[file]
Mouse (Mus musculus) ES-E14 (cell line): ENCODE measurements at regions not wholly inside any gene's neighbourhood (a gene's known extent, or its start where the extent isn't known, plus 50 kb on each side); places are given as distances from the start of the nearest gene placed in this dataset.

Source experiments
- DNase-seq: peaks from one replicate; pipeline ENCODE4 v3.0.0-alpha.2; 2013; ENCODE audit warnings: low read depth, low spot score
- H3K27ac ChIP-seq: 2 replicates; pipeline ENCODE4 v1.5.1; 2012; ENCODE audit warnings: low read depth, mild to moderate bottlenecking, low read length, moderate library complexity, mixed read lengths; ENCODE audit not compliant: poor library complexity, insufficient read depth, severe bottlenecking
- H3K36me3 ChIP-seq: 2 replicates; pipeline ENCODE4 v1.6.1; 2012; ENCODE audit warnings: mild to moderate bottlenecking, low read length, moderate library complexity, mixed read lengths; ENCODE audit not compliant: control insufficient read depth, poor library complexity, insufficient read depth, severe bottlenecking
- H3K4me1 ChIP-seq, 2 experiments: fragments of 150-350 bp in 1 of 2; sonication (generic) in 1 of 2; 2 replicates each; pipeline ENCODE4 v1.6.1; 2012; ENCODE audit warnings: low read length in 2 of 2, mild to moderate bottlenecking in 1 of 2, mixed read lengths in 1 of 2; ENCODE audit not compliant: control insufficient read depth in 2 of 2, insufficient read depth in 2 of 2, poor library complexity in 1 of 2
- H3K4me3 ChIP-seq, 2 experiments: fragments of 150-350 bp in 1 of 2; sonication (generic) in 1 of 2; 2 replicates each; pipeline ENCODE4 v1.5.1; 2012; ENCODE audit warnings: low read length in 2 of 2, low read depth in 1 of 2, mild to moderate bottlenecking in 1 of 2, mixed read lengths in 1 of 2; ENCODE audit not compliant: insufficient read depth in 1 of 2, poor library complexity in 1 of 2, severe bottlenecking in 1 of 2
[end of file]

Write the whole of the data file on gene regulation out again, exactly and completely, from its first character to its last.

Mouse (Mus musculus) ES-E14 (cell line): ENCODE measurements at regions not wholly inside any gene's neighbourhood (a gene's known extent, or its start where the extent isn't known, plus 50 kb on each side); places are given as distances from the start of the nearest gene placed in this dataset.

Source experiments
- DNase-seq: peaks from one replicate; pipeline ENCODE4 v3.0.0-alpha.2; 2013; ENCODE audit warnings: low read depth, low spot score
- H3K27ac ChIP-seq: 2 replicates; pipeline ENCODE4 v1.5.1; 2012; ENCODE audit warnings: low read depth, mild to moderate bottlenecking, low read length, moderate library complexity, mixed read lengths; ENCODE audit not compliant: poor library complexity, insufficient read depth, severe bottlenecking
- H3K36me3 ChIP-seq: 2 replicates; pipeline ENCODE4 v1.6.1; 2012; ENCODE audit warnings: mild to moderate bottlenecking, low read length, moderate library complexity, mixed read lengths; ENCODE audit not compliant: control insufficient read depth, poor library complexity, insufficient read depth, severe bottlenecking
- H3K4me1 ChIP-seq, 2 experiments: fragments of 150-350 bp in 1 of 2; sonication (generic) in 1 of 2; 2 replicates each; pipeline ENCODE4 v1.6.1; 2012; ENCODE audit warnings: low read length in 2 of 2, mild to moderate bottlenecking in 1 of 2, mixed read lengths in 1 of 2; ENCODE audit not compliant: control insufficient read depth in 2 of 2, insufficient read depth in 2 of 2, poor library complexity in 1 of 2
- H3K4me3 ChIP-seq, 2 experiments: fragments of 150-350 bp in 1 of 2; sonication (generic) in 1 of 2; 2 replicates each; pipeline ENCODE4 v1.5.1; 2012; ENCODE audit warnings: low read length in 2 of 2, low read depth in 1 of 2, mild to moderate bottlenecking in 1 of 2, mixed read lengths in 1 of 2; ENCODE audit not compliant: insufficient read depth in 1 of 2, poor library complexity in 1 of 2, severe bottlenecking in 1 of 2